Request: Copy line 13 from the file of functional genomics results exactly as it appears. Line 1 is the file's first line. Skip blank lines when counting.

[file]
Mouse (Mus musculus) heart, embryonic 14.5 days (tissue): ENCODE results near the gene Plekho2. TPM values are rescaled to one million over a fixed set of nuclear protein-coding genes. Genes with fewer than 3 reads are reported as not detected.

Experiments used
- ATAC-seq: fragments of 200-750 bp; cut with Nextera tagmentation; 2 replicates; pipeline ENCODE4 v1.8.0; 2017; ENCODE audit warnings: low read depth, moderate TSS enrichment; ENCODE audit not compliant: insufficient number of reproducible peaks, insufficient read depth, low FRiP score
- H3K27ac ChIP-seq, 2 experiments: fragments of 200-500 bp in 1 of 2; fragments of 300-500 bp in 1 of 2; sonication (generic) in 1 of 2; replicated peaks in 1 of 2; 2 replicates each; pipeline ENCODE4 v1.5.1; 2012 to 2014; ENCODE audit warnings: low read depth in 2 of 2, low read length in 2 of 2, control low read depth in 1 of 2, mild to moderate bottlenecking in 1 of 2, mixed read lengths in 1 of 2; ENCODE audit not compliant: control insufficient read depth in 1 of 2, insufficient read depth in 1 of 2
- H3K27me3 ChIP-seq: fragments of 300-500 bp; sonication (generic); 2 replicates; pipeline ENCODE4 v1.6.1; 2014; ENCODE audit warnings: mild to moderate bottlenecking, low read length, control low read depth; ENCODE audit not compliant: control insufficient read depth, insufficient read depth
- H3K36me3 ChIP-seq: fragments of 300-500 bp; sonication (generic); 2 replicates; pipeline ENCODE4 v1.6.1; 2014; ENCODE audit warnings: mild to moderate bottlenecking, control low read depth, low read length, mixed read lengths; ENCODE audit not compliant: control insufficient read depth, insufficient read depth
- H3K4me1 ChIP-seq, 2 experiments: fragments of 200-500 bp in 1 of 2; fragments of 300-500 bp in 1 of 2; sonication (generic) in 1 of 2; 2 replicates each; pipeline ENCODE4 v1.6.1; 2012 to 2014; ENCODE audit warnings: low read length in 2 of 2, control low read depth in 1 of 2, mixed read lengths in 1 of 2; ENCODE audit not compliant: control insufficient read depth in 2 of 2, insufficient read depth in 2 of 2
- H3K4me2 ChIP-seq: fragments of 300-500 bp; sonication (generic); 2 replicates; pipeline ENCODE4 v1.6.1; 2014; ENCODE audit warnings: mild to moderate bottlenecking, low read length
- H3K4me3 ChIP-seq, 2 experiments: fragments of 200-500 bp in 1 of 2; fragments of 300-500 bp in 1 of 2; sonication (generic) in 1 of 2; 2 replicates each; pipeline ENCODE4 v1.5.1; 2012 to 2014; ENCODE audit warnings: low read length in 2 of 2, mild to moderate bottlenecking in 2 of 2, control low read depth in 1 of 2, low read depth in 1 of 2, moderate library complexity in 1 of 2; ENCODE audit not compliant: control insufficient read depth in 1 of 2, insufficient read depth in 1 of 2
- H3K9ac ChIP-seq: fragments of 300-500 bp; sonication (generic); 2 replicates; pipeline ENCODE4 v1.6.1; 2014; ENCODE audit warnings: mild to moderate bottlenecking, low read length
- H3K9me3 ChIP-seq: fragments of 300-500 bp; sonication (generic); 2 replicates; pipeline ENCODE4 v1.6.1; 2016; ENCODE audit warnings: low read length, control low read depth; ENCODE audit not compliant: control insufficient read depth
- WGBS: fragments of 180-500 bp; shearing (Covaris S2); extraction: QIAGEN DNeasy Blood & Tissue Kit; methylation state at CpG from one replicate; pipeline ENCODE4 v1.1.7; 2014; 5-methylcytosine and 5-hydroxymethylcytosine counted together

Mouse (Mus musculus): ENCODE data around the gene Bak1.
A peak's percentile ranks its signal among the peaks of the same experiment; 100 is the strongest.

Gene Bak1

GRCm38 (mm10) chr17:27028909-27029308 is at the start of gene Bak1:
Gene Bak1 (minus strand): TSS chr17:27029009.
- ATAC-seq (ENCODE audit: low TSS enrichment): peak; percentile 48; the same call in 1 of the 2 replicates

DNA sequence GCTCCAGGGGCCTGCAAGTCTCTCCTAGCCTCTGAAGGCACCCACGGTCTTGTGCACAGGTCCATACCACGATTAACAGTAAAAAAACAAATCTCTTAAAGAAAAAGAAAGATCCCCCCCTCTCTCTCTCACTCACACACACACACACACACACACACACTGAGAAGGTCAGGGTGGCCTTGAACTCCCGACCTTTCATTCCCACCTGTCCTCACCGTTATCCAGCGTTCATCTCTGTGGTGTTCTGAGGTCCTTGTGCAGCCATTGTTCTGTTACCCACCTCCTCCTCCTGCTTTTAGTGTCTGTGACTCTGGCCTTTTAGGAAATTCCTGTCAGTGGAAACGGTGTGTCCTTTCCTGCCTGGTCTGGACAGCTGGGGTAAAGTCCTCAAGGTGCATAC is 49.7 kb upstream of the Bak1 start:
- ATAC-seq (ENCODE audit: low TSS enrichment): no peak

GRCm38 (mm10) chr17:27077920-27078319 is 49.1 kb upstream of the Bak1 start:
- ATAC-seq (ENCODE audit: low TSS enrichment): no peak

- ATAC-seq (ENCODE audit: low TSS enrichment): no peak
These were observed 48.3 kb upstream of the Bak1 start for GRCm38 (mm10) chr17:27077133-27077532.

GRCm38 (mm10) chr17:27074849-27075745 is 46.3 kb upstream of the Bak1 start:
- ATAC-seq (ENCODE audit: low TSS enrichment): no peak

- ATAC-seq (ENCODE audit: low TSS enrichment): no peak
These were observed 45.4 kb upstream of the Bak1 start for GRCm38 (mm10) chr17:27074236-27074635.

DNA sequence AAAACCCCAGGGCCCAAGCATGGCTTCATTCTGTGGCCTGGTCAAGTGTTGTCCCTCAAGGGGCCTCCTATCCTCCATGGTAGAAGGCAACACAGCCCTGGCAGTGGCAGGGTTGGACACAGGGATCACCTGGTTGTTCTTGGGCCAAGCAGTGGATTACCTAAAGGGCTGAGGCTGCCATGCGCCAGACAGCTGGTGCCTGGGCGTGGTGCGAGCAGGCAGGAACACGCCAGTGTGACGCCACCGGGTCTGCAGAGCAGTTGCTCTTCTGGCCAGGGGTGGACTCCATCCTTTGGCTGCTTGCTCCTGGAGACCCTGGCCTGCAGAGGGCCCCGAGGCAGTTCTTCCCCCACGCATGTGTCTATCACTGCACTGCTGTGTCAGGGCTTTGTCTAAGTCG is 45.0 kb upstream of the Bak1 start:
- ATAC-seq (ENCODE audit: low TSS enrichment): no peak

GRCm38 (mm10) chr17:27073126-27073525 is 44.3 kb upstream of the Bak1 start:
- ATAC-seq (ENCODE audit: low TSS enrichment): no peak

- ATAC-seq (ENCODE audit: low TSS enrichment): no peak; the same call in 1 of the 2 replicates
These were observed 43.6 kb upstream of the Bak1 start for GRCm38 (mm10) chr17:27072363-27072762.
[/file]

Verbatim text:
Mouse (Mus musculus): ENCODE data around the gene Bak1.